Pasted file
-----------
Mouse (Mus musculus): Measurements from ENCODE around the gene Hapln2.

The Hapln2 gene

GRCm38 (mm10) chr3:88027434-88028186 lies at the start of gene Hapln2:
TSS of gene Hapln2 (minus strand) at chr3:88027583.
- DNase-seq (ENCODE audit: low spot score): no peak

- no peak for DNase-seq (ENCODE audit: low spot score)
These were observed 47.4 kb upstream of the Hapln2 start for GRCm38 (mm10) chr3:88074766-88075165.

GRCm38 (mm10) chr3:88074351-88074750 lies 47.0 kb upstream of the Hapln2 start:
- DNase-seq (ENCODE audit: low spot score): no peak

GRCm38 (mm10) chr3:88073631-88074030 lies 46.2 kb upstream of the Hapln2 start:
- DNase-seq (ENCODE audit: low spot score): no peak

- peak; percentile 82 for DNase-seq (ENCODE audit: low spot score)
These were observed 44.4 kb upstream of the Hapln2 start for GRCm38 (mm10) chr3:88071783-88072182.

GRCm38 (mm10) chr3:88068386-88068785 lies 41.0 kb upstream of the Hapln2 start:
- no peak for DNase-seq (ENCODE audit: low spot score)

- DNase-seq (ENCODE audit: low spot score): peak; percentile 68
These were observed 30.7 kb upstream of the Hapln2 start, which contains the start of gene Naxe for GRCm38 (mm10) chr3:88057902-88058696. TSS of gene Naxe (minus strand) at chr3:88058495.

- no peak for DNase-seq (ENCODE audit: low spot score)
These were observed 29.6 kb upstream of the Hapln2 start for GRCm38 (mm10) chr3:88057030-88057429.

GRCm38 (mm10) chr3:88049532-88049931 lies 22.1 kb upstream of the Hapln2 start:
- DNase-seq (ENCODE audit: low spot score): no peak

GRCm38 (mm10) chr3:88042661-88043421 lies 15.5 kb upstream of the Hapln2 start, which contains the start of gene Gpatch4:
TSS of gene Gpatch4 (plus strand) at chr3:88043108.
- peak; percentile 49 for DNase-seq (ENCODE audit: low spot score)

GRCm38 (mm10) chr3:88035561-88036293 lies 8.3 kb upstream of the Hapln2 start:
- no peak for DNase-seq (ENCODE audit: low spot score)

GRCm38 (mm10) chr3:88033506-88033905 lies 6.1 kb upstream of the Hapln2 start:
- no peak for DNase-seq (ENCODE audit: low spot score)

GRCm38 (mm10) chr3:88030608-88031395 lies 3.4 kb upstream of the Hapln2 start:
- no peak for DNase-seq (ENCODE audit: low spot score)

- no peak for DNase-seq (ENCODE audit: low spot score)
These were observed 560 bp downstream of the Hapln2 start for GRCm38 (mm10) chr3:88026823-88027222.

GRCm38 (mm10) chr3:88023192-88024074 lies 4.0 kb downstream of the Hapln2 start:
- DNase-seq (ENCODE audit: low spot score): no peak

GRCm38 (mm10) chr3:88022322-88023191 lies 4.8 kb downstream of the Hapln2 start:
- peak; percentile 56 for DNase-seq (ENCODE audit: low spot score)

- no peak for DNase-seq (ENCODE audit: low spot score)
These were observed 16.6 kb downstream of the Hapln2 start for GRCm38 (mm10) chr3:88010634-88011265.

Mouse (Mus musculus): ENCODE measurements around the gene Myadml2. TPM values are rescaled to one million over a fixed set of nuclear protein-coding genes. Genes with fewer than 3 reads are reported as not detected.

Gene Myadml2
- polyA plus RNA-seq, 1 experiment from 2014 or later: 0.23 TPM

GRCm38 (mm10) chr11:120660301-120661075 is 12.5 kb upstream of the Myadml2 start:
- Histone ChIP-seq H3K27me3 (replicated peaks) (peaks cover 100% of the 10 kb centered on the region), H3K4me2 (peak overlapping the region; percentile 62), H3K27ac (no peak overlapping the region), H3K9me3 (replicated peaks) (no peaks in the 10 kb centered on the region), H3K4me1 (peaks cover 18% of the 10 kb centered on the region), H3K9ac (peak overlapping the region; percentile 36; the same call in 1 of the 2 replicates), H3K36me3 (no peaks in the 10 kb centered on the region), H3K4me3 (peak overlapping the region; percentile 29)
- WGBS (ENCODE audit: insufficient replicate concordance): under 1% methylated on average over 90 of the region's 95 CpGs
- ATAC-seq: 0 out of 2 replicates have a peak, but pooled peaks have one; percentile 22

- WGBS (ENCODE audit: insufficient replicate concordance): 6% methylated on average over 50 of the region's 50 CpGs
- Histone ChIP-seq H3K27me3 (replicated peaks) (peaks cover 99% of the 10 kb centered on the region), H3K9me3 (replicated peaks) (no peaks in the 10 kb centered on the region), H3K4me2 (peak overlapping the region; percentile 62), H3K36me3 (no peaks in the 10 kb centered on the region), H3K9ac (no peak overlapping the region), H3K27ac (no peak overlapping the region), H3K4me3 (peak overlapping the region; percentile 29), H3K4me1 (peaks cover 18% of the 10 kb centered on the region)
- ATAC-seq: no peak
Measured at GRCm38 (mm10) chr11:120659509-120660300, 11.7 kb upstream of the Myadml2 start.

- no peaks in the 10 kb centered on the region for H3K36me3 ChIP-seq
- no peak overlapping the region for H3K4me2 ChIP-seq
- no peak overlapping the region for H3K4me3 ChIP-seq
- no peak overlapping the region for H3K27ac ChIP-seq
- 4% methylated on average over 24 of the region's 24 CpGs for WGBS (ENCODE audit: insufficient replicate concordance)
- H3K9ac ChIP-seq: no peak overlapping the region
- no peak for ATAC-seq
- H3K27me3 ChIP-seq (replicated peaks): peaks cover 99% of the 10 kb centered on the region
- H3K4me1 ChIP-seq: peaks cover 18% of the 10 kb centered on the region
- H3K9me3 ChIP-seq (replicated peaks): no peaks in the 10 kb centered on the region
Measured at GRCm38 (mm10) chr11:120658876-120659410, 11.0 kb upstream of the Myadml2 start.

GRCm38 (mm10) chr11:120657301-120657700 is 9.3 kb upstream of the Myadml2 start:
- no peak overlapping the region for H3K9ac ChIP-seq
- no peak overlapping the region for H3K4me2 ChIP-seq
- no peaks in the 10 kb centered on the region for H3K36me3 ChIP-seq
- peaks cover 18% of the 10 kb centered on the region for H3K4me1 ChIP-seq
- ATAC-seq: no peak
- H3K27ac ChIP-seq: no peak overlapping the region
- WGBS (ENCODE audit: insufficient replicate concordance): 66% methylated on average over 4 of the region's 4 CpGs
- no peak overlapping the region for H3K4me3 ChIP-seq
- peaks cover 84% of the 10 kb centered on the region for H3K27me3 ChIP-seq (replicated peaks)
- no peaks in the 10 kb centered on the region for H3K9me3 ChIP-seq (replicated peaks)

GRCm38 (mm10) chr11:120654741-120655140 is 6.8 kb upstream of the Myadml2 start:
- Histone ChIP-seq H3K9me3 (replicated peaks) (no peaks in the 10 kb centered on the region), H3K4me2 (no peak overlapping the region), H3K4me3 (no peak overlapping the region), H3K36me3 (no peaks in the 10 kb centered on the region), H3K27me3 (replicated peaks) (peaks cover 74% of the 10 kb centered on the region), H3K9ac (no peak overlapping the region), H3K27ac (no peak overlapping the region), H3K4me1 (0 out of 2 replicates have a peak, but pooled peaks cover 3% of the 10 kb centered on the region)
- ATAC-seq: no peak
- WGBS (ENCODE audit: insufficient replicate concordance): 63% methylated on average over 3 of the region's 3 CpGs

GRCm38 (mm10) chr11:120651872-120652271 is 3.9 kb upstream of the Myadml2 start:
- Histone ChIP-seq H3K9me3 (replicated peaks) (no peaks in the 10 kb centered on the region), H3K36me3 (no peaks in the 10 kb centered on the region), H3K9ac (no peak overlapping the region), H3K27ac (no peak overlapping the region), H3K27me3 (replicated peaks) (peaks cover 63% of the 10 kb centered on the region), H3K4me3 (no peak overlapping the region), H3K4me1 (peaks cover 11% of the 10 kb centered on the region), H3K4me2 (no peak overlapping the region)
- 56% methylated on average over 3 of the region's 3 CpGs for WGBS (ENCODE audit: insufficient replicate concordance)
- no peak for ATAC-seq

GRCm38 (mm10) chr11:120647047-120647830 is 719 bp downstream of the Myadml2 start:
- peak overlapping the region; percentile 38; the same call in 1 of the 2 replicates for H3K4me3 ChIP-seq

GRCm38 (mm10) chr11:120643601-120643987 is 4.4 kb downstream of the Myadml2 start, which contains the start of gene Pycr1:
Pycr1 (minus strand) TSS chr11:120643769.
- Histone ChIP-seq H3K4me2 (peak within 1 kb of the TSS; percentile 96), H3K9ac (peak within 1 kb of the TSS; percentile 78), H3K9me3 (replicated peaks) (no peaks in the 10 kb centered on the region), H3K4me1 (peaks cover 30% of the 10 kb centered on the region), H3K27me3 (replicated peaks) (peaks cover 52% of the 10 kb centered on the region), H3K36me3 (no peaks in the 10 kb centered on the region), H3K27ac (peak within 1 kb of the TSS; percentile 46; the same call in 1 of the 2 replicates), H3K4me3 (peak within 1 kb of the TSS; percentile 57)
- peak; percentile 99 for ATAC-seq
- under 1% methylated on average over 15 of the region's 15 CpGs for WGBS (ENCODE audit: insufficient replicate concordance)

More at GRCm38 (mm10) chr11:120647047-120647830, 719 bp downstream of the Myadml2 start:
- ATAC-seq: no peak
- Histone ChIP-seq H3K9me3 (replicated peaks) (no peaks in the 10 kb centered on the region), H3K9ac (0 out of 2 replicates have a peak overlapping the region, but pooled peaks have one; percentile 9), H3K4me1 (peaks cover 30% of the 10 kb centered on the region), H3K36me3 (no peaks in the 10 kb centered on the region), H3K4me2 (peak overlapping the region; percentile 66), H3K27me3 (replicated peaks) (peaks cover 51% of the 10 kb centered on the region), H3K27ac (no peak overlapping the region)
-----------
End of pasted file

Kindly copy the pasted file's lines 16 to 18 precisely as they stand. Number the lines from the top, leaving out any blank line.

- DNase-seq (ENCODE audit: low spot score): peak; percentile 68
These were observed 30.7 kb upstream of the Hapln2 start, which contains the start of gene Naxe for GRCm38 (mm10) chr3:88057902-88058696. TSS of gene Naxe (minus strand) at chr3:88058495.

- no peak for DNase-seq (ENCODE audit: low spot score)